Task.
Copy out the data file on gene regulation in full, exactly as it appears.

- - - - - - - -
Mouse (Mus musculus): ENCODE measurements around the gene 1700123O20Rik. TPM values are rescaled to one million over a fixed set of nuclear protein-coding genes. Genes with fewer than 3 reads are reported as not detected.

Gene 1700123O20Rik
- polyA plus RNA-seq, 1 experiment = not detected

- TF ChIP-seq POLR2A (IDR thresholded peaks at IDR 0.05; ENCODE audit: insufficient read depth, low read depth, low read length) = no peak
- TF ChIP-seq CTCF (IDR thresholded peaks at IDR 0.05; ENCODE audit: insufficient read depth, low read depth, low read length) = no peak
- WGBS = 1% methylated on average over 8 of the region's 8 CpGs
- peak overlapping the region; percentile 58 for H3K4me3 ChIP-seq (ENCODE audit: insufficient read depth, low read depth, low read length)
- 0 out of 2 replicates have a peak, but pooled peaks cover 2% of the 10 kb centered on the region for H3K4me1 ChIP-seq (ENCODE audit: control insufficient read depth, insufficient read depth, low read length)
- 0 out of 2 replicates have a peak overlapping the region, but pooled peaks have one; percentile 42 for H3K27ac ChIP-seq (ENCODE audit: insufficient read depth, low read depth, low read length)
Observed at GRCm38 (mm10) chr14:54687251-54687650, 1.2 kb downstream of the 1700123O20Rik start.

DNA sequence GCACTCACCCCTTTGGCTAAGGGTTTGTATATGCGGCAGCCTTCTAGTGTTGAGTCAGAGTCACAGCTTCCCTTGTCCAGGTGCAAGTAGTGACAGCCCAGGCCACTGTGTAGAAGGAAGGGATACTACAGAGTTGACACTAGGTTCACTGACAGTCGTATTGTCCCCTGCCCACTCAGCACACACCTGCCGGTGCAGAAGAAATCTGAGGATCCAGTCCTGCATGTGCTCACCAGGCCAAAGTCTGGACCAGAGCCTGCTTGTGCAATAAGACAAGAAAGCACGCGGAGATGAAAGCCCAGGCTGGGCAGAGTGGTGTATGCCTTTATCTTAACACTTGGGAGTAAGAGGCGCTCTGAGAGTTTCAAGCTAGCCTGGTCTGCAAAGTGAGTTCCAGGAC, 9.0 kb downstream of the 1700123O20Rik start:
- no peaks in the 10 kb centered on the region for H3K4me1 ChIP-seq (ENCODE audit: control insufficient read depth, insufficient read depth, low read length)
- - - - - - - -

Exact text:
Mouse (Mus musculus): ENCODE measurements around the gene 1700123O20Rik. TPM values are rescaled to one million over a fixed set of nuclear protein-coding genes. Genes with fewer than 3 reads are reported as not detected.

Gene 1700123O20Rik
- polyA plus RNA-seq, 1 experiment = not detected

- TF ChIP-seq POLR2A (IDR thresholded peaks at IDR 0.05; ENCODE audit: insufficient read depth, low read depth, low read length) = no peak
- TF ChIP-seq CTCF (IDR thresholded peaks at IDR 0.05; ENCODE audit: insufficient read depth, low read depth, low read length) = no peak
- WGBS = 1% methylated on average over 8 of the region's 8 CpGs
- peak overlapping the region; percentile 58 for H3K4me3 ChIP-seq (ENCODE audit: insufficient read depth, low read depth, low read length)
- 0 out of 2 replicates have a peak, but pooled peaks cover 2% of the 10 kb centered on the region for H3K4me1 ChIP-seq (ENCODE audit: control insufficient read depth, insufficient read depth, low read length)
- 0 out of 2 replicates have a peak overlapping the region, but pooled peaks have one; percentile 42 for H3K27ac ChIP-seq (ENCODE audit: insufficient read depth, low read depth, low read length)
Observed at GRCm38 (mm10) chr14:54687251-54687650, 1.2 kb downstream of the 1700123O20Rik start.

DNA sequence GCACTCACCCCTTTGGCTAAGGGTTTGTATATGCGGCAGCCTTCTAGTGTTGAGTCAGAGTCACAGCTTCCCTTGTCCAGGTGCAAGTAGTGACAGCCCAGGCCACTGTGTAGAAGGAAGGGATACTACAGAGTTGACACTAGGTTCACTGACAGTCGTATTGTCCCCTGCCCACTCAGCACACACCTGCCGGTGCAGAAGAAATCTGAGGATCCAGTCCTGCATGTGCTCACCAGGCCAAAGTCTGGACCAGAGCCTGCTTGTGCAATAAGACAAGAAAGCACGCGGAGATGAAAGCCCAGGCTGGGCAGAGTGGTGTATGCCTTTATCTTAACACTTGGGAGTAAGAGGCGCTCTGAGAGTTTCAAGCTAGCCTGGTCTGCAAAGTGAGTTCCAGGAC, 9.0 kb downstream of the 1700123O20Rik start:
- no peaks in the 10 kb centered on the region for H3K4me1 ChIP-seq (ENCODE audit: control insufficient read depth, insufficient read depth, low read length)